China fact of the day

by on November 3, 2016 at 1:54 am in Data Source, Economics, Law | Permalink

Chinese cities are less densely populated than many people think:

While China is a very populous country, density in Chinese cities is typically much lower than major American metropolitan areas. For example, the first tier cities have population density varying from 1,000 to 2,000 people per square kilometer in 2010, whereas New York City has density of 10,000 people per square kilometer and the top 100 American MSAs all have density above 4,000 people per square kilometer.

That is from Glaeser, Huang, Ma, and Shleifer “A Real Estate Boom With Chinese Characteristics,” an interesting and useful paper.  They argue that current Chinese real estate prices might prove sustainable, but there is a basic dilemma that cannot be avoided:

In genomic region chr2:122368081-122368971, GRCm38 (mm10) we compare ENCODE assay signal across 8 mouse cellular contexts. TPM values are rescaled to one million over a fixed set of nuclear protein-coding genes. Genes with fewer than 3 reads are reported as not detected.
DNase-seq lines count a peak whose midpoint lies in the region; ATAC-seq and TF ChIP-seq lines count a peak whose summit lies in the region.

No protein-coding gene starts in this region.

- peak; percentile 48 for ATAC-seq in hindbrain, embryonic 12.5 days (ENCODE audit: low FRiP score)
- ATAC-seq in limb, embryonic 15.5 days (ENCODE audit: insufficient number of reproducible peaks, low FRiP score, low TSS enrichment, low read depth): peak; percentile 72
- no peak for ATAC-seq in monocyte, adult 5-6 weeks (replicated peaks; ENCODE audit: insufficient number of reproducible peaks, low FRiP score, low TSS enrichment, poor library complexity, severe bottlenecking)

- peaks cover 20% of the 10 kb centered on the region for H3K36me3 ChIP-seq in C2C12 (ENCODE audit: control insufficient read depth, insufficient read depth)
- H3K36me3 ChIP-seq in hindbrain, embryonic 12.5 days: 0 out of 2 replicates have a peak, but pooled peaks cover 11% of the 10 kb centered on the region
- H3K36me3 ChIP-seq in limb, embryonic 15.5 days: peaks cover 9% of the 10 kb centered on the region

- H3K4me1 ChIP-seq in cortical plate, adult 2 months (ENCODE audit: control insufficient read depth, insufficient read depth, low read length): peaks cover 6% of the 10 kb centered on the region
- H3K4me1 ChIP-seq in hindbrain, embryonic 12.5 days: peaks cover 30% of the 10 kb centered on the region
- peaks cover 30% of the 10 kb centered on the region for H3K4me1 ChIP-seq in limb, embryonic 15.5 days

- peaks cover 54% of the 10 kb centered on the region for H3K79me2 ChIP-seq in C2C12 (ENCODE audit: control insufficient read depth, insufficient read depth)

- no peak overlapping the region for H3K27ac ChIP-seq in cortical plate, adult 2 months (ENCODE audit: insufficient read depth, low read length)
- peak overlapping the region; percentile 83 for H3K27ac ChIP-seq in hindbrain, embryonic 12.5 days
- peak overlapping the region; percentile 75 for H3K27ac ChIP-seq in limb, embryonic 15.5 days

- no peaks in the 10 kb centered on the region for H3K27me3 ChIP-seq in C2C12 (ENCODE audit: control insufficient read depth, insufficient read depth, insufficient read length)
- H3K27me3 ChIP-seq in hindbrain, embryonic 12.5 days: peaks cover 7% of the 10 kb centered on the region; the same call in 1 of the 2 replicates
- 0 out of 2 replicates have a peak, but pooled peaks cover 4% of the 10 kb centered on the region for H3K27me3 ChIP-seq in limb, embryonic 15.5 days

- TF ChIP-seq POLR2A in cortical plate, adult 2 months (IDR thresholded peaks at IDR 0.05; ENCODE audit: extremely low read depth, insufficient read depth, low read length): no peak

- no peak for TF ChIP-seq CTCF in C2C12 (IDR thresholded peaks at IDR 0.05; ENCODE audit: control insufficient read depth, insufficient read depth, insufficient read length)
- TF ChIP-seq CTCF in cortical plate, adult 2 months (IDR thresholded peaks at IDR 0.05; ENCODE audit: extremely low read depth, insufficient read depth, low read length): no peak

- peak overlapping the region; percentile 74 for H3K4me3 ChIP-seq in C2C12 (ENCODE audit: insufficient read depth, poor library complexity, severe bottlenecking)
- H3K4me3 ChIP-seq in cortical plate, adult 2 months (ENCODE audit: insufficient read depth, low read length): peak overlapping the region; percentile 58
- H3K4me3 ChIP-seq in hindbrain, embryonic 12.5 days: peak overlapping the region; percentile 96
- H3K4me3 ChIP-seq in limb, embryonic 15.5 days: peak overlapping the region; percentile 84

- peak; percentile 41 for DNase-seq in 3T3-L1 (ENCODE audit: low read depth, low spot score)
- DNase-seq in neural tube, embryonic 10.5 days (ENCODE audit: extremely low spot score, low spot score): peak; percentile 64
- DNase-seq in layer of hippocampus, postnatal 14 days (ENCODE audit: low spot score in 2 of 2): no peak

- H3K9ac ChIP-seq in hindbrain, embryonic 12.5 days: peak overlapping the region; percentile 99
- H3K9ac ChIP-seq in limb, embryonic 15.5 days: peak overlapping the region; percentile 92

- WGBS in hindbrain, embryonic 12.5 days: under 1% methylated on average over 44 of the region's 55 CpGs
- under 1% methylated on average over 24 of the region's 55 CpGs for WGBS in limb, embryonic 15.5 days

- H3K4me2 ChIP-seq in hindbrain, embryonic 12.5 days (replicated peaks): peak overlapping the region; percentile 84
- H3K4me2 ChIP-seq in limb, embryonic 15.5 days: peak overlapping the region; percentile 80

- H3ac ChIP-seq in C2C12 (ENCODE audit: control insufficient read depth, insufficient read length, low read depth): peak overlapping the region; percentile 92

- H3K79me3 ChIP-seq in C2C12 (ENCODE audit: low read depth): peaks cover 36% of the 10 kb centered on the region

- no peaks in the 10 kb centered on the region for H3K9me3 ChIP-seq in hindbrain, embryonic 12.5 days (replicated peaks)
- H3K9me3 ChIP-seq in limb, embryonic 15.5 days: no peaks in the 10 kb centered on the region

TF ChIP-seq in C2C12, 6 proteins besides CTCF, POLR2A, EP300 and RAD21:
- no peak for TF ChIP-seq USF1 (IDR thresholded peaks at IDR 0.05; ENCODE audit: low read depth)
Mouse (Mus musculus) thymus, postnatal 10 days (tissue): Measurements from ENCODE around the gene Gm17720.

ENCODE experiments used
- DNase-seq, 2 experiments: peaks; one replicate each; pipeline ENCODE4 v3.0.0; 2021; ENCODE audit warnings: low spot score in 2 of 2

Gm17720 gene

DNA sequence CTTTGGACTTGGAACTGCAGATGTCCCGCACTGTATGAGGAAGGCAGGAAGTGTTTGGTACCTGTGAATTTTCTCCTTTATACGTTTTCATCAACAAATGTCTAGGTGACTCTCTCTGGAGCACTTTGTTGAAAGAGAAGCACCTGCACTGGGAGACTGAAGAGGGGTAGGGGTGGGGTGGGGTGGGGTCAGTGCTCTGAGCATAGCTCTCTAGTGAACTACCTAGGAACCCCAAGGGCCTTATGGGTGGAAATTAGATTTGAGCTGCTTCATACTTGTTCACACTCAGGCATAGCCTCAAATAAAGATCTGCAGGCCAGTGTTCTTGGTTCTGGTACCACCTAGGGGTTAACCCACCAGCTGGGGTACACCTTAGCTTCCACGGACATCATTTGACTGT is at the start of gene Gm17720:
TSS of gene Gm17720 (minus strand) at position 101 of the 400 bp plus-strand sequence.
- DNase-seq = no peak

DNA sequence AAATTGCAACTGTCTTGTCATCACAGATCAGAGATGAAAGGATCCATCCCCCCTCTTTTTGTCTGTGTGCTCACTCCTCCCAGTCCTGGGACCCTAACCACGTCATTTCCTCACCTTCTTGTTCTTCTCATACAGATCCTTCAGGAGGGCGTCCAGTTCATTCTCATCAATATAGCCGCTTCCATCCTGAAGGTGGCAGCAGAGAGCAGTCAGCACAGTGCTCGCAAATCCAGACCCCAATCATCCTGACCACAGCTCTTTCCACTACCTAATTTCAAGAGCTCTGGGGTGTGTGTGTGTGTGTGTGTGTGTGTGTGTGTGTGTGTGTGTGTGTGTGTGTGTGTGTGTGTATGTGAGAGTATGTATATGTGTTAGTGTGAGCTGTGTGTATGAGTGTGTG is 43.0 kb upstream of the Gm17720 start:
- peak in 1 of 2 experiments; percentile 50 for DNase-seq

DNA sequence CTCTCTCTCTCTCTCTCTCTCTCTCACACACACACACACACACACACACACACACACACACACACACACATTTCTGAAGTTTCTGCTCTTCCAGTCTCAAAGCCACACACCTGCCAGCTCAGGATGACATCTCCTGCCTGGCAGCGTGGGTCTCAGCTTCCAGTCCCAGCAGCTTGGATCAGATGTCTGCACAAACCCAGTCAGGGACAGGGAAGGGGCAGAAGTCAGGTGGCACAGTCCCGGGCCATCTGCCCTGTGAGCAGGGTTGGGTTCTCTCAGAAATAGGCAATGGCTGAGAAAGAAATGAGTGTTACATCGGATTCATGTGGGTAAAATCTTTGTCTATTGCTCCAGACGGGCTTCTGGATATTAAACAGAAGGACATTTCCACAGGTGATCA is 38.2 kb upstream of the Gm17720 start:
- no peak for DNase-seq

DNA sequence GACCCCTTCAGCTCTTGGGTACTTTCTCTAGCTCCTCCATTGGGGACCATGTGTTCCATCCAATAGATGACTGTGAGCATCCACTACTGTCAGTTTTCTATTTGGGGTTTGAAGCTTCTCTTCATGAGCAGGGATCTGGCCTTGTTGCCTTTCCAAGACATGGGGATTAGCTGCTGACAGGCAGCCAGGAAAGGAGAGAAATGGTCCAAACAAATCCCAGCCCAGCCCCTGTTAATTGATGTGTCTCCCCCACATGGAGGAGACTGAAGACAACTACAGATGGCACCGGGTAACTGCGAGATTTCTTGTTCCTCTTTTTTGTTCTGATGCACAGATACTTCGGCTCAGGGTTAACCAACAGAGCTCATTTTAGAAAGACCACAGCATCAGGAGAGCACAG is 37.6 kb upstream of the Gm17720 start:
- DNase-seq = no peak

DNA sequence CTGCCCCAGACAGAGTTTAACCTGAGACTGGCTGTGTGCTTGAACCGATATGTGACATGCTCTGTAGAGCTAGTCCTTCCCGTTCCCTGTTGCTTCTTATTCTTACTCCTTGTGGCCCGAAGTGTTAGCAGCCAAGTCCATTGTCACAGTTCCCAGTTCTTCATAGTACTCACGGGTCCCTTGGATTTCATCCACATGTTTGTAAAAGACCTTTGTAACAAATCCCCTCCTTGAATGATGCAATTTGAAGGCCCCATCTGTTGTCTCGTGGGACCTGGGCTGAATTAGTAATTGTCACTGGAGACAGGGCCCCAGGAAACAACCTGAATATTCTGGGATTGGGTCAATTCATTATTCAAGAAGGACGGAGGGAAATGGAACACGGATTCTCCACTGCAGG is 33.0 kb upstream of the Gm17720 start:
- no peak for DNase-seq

…that path may create significant social costs. Construction employment would plummet. Millions of Chinese may lose the apparent productivity advantages associated with living in Chinese cities (Chauvin et al. 2016). Local governments would lose the financial autonomy from land sales and taxes that has been their institutional basis. The alternative for the Chinese government is to accommodate high levels of construction and housing supply. As we showed, this will lead to very low or negative expected returns to investment in housing. The welfare of potential new buyers will rise, but current owners will suffer losses.

Recommended reading.